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abstract methods

 
saiprasad raut
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In dan chisholm mock exam i came across following question

Which of the following statements is true?

a. An abstract method can not be overridden by an abstract method.
b. An instance method that is not abstract can not be overridden by an abstract method.
c. An abstract method declaration can not include a throws clause.
d. The body of an abstract method is represented by a set of empty brackets.
e. None of the above.

The answer is e.

How can a and b is false?
 
Corey McGlone
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Is there an explanation given for the answers Dan provided? Perhaps he's looking at "overridden" in a slightly different way than I am.

I would say that A and B are correct answers, although A is rather pointless and B might be a questionable implementation and you'd have to back it up with good design decisions to ever do that in real life. However, for the sake of the SCJP exam, I'd say that both A and B are correct answers.
 
Dan Chisholm
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In the following code example, the abstract method B.m1 overrides the abstract method A.m1. You might want to override an abstract method with another abstract method if you want to use the overriding declaration as a place to put new documentation that would appear in a javadoc.

The abstract method B.m2 overrides A.m2. It is unlikely that you would find something like that in the first revision of a product. It is more likely that you would find something like that in a later revision that extends the product to do things that were previously not envisioned by the original design team.

The following code compiles without error.

 
saiprasad raut
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Thanks Corey and Dan for the replies.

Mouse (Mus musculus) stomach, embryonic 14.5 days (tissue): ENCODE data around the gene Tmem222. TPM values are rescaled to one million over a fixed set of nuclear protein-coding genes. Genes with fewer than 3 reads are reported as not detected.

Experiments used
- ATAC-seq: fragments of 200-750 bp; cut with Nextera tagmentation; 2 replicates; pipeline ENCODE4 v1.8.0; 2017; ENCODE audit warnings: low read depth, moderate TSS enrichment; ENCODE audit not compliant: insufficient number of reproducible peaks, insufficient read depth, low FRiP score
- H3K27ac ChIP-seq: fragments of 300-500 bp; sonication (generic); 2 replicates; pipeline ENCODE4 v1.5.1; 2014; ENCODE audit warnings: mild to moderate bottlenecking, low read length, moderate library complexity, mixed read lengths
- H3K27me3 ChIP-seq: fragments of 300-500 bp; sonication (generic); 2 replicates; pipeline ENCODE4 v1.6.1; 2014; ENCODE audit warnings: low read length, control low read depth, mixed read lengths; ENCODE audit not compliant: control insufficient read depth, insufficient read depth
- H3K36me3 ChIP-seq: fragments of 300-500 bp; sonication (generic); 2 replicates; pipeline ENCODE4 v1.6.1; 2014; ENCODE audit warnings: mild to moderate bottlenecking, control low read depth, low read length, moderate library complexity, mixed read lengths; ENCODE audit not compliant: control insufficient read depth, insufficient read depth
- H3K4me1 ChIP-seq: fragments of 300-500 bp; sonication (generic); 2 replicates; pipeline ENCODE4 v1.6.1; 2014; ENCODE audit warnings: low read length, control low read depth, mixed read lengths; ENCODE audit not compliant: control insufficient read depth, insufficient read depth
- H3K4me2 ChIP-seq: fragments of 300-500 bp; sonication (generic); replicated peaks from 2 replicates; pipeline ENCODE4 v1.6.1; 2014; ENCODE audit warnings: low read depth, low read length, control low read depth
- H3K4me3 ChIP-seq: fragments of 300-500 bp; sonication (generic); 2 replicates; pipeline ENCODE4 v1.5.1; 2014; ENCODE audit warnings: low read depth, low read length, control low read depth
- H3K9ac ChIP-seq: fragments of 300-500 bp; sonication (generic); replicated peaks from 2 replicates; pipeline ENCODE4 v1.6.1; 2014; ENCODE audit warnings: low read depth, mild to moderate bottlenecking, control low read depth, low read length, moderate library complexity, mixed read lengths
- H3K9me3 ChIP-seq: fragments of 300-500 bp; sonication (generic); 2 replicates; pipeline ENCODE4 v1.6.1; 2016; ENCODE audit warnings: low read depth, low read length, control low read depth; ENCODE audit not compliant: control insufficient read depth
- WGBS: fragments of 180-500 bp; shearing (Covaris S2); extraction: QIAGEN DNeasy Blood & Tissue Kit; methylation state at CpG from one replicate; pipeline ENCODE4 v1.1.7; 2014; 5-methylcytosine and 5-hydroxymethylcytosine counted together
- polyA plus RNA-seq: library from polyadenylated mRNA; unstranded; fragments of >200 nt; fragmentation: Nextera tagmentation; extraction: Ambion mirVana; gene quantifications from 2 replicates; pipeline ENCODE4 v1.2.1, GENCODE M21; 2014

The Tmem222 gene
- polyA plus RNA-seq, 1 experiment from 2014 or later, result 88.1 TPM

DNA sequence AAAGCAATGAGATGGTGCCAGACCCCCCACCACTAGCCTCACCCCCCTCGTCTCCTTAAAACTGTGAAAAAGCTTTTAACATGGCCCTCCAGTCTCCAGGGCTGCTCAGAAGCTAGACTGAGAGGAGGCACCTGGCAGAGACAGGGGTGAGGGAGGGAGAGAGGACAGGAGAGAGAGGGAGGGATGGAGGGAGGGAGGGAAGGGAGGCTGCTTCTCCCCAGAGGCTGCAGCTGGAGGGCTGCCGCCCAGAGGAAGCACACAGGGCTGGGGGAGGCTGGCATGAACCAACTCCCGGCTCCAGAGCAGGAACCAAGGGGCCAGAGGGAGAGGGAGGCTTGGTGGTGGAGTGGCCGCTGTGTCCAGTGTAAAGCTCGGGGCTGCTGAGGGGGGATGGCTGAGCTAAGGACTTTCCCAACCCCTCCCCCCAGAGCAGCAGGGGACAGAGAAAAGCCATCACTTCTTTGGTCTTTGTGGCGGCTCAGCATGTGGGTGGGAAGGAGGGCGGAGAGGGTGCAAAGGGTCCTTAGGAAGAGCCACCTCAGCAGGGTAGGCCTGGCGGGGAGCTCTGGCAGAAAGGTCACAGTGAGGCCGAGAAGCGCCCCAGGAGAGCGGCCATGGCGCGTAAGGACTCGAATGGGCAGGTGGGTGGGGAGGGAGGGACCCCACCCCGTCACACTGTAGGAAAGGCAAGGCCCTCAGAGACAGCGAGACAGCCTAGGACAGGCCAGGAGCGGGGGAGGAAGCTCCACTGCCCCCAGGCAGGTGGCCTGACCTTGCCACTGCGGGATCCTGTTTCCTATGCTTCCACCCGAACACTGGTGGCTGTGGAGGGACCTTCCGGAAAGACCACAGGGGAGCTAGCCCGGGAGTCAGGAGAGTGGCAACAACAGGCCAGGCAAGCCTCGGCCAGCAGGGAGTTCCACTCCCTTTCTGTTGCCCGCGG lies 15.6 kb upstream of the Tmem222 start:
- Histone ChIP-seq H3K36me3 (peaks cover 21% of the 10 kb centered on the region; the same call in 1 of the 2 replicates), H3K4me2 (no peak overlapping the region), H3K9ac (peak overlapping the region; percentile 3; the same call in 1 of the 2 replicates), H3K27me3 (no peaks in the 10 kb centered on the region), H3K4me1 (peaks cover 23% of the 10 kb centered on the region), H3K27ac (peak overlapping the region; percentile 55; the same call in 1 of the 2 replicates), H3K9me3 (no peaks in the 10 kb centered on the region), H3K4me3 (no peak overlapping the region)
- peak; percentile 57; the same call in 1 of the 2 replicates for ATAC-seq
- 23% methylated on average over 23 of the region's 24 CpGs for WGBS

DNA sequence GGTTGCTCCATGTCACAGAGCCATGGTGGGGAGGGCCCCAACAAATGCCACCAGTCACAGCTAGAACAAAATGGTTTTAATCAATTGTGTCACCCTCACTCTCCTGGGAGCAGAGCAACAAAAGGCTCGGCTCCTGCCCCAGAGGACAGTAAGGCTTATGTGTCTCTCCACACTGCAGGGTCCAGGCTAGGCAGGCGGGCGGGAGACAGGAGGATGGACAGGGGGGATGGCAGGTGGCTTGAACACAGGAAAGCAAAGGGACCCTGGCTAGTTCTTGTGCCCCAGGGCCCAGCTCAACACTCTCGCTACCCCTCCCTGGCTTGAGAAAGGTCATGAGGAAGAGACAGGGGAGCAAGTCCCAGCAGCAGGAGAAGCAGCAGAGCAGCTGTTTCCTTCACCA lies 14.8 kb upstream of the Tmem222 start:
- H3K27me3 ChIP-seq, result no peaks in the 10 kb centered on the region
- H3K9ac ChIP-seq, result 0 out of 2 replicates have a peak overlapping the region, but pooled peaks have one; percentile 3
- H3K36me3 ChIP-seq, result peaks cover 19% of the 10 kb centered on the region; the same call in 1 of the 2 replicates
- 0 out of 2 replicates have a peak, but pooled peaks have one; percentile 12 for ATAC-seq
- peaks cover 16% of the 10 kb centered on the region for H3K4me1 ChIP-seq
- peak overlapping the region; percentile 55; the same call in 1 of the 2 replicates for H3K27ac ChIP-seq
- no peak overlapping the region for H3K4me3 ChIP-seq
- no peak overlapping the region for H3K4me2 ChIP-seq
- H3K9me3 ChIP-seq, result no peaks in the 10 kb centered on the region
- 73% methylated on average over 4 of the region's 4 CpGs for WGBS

So for the exam, should i go ahead with the consideration that a and b is false?

By the example of Dan it seems so...

Saiprasad
 
Corey McGlone
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No, no. A & B are true, not false.
 
Dan Chisholm
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Originally posted by saiprasad raut:
Thanks Corey and Dan for the replies.

So for the exam, should i go ahead with the consideration that a and b is false?

By the example of Dan it seems so...

Saiprasad


Yes, the examples above show that an abstract method can override a method of a superclass. The overridden superclass method could be either concrete or could be abstract.
 
Jeroen Wenting
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Of course unless the concrete method is final...
Compiler doesn't complain about this:

for this implementation of Test1:

but is rejected when Test1 is this:

Question remains what the point in overriding an concrete method with an abstract method actually is.
Given that derived classes should provide more (specific) behaviour compared to their parents it seems to go against OO principles to actually remove functionality by overriding a concrete method with an abstract one.
 
Dan Chisholm
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Originally posted by Jeroen Wenting:

...

Question remains what the point in overriding an concrete method with an abstract method actually is.
Given that derived classes should provide more (specific) behaviour compared to their parents it seems to go against OO principles to actually remove functionality by overriding a concrete method with an abstract one.



The new subclass that contains the overriding abstract method would be an abstract class. The abstract class could not be instantiated. Instead, the abstract class would just serve as an abstract superclass that requires any concrete subclass to provide a new implementation of the abstract method.

As I mentioned earlier, it is unlikely that you would find something like that in the first revision of a product. It is more likely that you would find something like that in a later revision where new functionality is has been added that was not envisioned by the original design team.
 
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